Microsoft security certification changes

Microsoft security certification changes

Microsoft has played down the significance of plans to make third-party security certifications mandatory for partners, claiming most would already hold them.

The software giant has two specialisations under its security competency: infrastructure and management. Due to the changes, certified partners specialising in security infrastructure are also required to obtain certification from the International Information Systems Security Certification Consortium (ISC)2. Those wanting to maintain a security management specialisation would need to have staff certified by the Information Systems Audit and Control Association (ISACA).

The new global requirements are the first time Microsoft has specified that resellers uphold certifications from third-party organisations. Local partner group director, Kerstin Baxter, said the changes were reflective of the broader approach being taken by security providers and the industry as a whole.

"Security is more than just technology; it's also practices and methodologies," she said. "It's not just about Microsoft's ISA or a desktop virus solution. We wanted to make sure the security competency was reflective not just of product, but of wider industry issues."

Microsoft was now consulting with its 10 security partners to confirm they had all met the new third-party requirements.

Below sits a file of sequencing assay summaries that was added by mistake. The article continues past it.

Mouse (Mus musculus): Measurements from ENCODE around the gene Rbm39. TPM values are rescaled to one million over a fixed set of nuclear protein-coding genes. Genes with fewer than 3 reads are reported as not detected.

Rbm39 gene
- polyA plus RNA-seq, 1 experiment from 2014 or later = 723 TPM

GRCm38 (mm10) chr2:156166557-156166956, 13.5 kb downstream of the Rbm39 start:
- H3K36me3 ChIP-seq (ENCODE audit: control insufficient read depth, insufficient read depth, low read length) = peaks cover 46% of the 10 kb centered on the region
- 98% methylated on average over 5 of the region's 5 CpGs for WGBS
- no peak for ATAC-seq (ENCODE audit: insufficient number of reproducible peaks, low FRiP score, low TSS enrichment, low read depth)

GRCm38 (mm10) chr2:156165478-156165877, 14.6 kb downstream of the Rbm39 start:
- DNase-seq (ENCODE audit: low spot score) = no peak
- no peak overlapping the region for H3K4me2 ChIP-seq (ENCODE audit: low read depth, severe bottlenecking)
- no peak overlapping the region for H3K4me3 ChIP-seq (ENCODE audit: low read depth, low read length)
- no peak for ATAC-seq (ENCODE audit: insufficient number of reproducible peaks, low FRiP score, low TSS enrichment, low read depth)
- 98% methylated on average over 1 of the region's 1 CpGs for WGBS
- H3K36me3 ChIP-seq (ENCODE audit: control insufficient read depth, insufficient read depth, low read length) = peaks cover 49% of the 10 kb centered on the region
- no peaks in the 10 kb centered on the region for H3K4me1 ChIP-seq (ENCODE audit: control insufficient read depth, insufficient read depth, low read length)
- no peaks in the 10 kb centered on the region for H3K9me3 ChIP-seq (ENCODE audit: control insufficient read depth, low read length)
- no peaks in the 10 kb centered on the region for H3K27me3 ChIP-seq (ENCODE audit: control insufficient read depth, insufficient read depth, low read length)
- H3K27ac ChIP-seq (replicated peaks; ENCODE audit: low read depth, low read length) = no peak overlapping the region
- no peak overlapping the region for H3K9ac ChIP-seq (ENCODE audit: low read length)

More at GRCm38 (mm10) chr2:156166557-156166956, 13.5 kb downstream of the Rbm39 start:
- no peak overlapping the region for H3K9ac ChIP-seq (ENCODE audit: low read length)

Although there were reports that Microsoft was working on providing discounts for some of the certification classes, Baxter said it had not yet discussed any options locally.

Dimension Data marketing manager, Martin Aungle, said the integrator had no concerns about the changes, as it already boasted of the largest contingents of engineers with Certified Information Systems Security Professional qualifications from (ISC)2 in Australia. It also had several technicians certified by ISACA. DiData is a Microsoft gold certified partner.

"Specialist Microsoft security skills don't cover the gamut of security infrastructure in terms of ensuring security right across a range of computer networks," Aungle said. "It's good to recognise a holistic approach, and particularly so for Microsoft, whose software is so pervasive in that environment."

Baxter said Microsoft was also attempting to bolster its security partner database by identifying channel players who were already putting together security solutions and matching them with its customers.

The vendor was currently running a local security campaign to engage mid-sized customers with partners who had obtained competencies, she said.

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